Forward to a random side street. Now I’m pushing through the snow, which is falling harder and harder. The day is completely gone, and with it all its light. Everything is cooler, quiet, dimmer. But despite the cold, I’m hot in my big drunken Sorel boots.

I open my sweater under my coat. Even better. There’s that open tall can of Heineken in my hand too. The streets are empty. I’m singing again. Or maybe the whole time.

I’m singing because I’m really happy. We are walking toward our new house. I’ve never owned a house before. I don’t really own one now, but it’s the closest I’ve got to it. My boyfriend owns it, and I’m going to be living with him.

This is why I’m happy.

I have a few more cans in the diaper bag, enough to last me until we get to the new house. This is also why I’m happy.

Dancing on the street with a friend when she was 21 and travelling through Europe

Dancing on the street with a friend when she was 21 and travelling through Europe

The snow is getting bigger, thicker, there’s more and more of it, coming down from the sky and blowing at me from the sides. I hear my phone ringing somewhere on the bottom of my purse.

I have to stop singing, because it’s hard to in this wind, but I remain happy. I’m pushing the stroller through all this windy whiteness, and in my head I count the cans in the diaper bag: There should be four left. With this open one it’s four and a half, although more like four and one-third.

Then we are a little bit lost or maybe a little bit closer to our goal. Who can tell? The goal, the new house, is somewhere to our left; we should be turning at some point. The phone rings, and I almost answer and consider asking my boyfriend if he could tell me where we are.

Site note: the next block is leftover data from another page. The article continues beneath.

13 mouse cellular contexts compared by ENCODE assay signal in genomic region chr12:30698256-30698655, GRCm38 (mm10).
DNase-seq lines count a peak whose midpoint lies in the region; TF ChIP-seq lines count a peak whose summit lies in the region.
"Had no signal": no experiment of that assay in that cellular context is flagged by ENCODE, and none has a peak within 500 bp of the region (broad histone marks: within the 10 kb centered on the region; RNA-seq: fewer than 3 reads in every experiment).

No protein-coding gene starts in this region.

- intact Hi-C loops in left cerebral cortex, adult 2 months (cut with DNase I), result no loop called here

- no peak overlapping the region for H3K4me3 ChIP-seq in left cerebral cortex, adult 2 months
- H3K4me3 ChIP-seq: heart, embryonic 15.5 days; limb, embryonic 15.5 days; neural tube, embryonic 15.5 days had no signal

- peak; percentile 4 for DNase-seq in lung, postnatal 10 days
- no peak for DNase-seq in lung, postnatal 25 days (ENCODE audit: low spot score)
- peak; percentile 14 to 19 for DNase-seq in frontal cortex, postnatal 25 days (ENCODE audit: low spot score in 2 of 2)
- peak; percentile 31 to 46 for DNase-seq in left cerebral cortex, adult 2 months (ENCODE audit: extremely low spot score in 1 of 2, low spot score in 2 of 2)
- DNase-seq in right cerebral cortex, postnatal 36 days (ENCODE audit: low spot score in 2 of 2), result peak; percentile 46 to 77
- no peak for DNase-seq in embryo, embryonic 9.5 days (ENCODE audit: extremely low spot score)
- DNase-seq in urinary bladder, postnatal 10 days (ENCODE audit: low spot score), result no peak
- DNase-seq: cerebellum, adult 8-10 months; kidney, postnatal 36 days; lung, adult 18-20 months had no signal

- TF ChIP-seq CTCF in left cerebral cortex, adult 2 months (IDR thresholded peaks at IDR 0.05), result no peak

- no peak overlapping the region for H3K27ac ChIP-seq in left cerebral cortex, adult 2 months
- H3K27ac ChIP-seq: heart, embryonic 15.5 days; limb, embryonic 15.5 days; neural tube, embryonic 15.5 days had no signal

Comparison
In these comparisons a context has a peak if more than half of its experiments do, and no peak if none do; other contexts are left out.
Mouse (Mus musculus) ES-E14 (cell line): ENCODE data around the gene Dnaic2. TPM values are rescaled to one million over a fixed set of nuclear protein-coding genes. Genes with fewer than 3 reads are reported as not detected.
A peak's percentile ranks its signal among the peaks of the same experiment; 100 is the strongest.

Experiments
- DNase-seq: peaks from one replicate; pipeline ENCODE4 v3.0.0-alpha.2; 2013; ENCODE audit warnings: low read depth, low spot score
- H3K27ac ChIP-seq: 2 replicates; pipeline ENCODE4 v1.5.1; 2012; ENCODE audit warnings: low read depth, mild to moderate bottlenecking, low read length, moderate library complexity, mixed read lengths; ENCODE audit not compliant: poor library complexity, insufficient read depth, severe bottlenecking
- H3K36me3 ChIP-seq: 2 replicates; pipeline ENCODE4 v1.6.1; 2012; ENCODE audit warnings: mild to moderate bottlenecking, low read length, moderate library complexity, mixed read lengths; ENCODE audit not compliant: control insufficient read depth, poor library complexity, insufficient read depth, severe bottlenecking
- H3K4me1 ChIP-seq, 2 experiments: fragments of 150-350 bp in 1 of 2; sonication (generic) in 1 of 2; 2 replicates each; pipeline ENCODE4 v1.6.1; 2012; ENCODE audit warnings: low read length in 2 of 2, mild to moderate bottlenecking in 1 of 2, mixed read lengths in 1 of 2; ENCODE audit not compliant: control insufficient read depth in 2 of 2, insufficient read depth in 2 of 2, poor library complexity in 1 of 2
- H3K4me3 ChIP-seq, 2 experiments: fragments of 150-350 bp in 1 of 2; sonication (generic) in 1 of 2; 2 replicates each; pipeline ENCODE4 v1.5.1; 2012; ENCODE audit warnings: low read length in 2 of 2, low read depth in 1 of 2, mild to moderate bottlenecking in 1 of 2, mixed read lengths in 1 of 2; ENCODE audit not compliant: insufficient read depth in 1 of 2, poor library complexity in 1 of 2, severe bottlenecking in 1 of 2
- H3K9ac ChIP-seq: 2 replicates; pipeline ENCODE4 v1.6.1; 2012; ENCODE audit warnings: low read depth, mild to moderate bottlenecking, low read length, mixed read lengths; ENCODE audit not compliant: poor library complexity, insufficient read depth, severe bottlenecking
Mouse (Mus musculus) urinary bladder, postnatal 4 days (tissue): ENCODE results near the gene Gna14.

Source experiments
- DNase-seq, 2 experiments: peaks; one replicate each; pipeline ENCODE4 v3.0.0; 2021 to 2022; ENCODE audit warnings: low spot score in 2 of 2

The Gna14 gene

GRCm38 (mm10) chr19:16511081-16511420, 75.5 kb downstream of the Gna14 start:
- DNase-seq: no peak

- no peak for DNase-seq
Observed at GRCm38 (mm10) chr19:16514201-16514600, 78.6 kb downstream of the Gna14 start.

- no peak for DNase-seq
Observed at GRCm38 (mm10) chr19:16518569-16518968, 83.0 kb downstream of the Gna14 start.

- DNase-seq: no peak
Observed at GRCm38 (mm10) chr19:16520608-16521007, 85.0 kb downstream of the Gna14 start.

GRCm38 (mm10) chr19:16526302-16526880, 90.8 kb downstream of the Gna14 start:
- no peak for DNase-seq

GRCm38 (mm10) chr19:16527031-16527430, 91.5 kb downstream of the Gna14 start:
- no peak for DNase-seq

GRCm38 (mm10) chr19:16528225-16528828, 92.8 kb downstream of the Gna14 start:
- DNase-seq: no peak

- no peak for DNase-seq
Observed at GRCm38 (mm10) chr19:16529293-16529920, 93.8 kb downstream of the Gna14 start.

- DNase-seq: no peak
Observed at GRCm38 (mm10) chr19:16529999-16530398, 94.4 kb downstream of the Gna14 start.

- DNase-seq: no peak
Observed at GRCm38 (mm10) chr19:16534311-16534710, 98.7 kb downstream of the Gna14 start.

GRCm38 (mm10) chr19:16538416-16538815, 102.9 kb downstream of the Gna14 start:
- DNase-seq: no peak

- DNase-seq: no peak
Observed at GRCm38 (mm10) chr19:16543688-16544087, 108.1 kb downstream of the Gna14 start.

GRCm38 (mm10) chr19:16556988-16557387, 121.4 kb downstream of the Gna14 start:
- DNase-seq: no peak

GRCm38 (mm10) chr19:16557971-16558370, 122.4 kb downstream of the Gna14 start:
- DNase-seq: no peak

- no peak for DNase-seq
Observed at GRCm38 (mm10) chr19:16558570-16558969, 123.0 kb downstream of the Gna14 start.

It is snowing even more now, so I stop and secure the plastic stroller cover over the stroller. I close it tight to make sure the baby is okay in there, dry and warm.

I have some  trouble moving my right hand. It seems to be frozen around the can. I have no way to unbend all the fingers. I’ll unbend them later. For now, I stick the hand with the empty can in my coat pocket to warm it up.

The good thing about all this snow is that you can hide things in it so easily. My warmed-up hand lets go, I drop the empty can, kick some white over it; it’s gone. Nobody sees it. Nobody is out in this weather. Except for me — the happy woman with the stroller.

Eventually, we stop at a laundromat. There’s a man inside, and he grunts in response to my request to let us sit down and rest. Through the plastic I see that the baby is asleep inside his cozy fish tank on wheels. It’s so thick with snow outside, the street lights look like ghosts.

I buy a ginger ale from a vending machine to appease the laundry man and also to mask the smell. I don’t know if it will mask the whole day, but it’ll have to do.

I have one more can left in the diaper bag. Only one can? The liquor-store map pops up in my head. We are a good 20 minutes away from the liquor store at the nearby plaza. It’s way past eight now. In this snowstorm I won’t make it before nine, when the store closes. I’d make it by myself but not with the stroller. Maybe this is a good thing.

I open the Heineken in the diaper bag and the ginger ale simultaneously, to combine the sound. I take a small gulp from the ginger ale can, a huge gulp from the other can. I take my big furry hat off and swoosh my hair around. Next, I loudly bring down the can of pop onto the table so that the laundry man can see that I’ve no bad intentions and am just taking a little breather here, drinking my pop before I continue on through the snow.

My boyfriend calls again, and I answer and in the straightest voice I can manage, give him updates like a correspondent: We’ve already turned the corner at the main intersection, yes. We are a few blocks away. I believe. We’re almost home.

Where are you right now? Right now? Right now I’m in the laundromat. He says something, not sure what because the connection is weak, so I hang up. I get up and stick my head out and squint to see the name of the street. It’s the name of my street. Our new street.

The phone rings again. It’s my boyfriend, and he’s saying something again, who knows what.